Lessons from using participatory action research to enhance farmer-led research and extension in Southwestern Uganda uri icon

abstract

  • The linear model of technology generation and transfer from researcher to extensionist to farmers has been the dominant approach to improve agrarian livelihoods, with rural development failing to result in the impacts envisioned. There are problems with both generation of inappropriate technologies that are not suited to farming conditions or social circumstances, as well as weak links between research and extension. Information flows are poor and skill bases weak, while extension contacts with farmers are relatively sparse. Ineffective participation of the end user or â??clientâ?? at various stages in the process has limited farmersâ?? ability to proactively seek information and step up innovation. In Uganda, the government has initiated a public-private â??service deliveryâ?� system called the National Agriculture Advisory Services (NAADS) towards the end of 2001 which sought to reverse this supply- driven orientation by placing emphasis on farmer-demanded service delivery. Given its history of local involvement on a wide range of issues, AHI was chosen in late 2001 by the farmers to assist them in preparing proposals for service delivery for consideration by the NAADS program in Kabale District, southwestern Uganda. AHI used a articipatory action learning process to facilitate farmer groups in their institutional development process, encompassing community visioning and planning, strengthening group organizational dynamics, agroenterprise selection and skill-building for farmer forum members. Through farmer groups and farmer fora, communities are taking on new roles and expectations with enthusiasm, although competencies in group management, agroenterprise development and monitoring of the implementation processes are still needed. A coalition of research and development partners has been formed to strengthen local organization to enable farmers better â??ownâ?? the development process. The coalition has used participatory action research as a means of influencing and learning from the activities undertaken toward NAADSâ?? effective implementation in the District. This paper discusses preliminary outcomes from building farmersâ?? competencies and the use of participatory action research to learn from and further the NAADS program through action-based learning with various actors involved in â??organizing the demand sideâ?? of demand- driven development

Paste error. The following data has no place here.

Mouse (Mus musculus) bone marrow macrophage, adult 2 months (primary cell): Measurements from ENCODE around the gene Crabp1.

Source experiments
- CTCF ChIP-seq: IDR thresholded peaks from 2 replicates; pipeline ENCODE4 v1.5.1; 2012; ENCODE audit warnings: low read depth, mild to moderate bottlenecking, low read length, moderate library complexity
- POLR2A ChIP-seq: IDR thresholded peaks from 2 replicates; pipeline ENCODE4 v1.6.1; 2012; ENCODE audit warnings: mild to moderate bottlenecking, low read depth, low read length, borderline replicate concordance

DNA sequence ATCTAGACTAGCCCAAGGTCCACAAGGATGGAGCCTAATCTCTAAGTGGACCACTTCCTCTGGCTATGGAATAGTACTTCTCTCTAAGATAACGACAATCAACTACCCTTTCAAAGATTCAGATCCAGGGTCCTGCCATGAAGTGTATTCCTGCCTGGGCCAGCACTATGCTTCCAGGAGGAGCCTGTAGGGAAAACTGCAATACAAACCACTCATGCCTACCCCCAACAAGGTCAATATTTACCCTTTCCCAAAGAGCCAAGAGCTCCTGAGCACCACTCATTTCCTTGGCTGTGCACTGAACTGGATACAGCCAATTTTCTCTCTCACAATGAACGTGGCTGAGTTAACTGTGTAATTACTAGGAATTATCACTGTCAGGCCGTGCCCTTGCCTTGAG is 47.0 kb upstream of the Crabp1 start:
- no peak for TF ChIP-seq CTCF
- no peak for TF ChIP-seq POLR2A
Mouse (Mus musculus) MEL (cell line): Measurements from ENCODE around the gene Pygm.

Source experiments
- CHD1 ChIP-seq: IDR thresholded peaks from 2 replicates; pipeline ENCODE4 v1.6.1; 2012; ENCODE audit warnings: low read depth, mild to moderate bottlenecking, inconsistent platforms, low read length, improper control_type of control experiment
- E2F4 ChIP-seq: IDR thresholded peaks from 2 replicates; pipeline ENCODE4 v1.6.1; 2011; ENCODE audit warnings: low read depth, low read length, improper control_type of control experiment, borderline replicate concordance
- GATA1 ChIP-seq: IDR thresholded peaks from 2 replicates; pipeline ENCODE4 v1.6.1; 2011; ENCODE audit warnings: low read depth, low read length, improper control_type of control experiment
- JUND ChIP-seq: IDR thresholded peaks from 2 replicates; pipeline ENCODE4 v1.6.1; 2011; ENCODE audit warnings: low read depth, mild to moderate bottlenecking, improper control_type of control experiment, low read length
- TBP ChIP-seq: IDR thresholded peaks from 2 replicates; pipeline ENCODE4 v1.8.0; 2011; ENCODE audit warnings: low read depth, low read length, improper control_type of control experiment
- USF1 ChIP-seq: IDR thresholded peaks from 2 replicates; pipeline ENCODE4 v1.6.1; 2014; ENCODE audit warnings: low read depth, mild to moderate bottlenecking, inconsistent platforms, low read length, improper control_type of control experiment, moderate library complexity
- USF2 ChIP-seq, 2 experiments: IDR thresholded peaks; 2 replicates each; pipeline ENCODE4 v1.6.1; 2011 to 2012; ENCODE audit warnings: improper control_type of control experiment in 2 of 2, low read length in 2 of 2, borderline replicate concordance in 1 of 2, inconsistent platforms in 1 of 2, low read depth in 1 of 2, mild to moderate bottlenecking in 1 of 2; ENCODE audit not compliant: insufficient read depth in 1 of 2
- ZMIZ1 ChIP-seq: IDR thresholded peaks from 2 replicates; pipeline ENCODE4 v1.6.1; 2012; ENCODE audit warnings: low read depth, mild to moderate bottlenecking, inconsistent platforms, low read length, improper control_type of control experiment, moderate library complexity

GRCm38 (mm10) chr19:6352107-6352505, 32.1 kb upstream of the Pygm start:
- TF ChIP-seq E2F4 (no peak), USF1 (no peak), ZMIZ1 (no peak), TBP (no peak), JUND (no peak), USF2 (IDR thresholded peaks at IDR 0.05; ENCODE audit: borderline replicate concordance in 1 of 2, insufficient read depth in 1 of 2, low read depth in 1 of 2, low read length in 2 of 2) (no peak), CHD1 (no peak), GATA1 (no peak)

publication date

  • 2006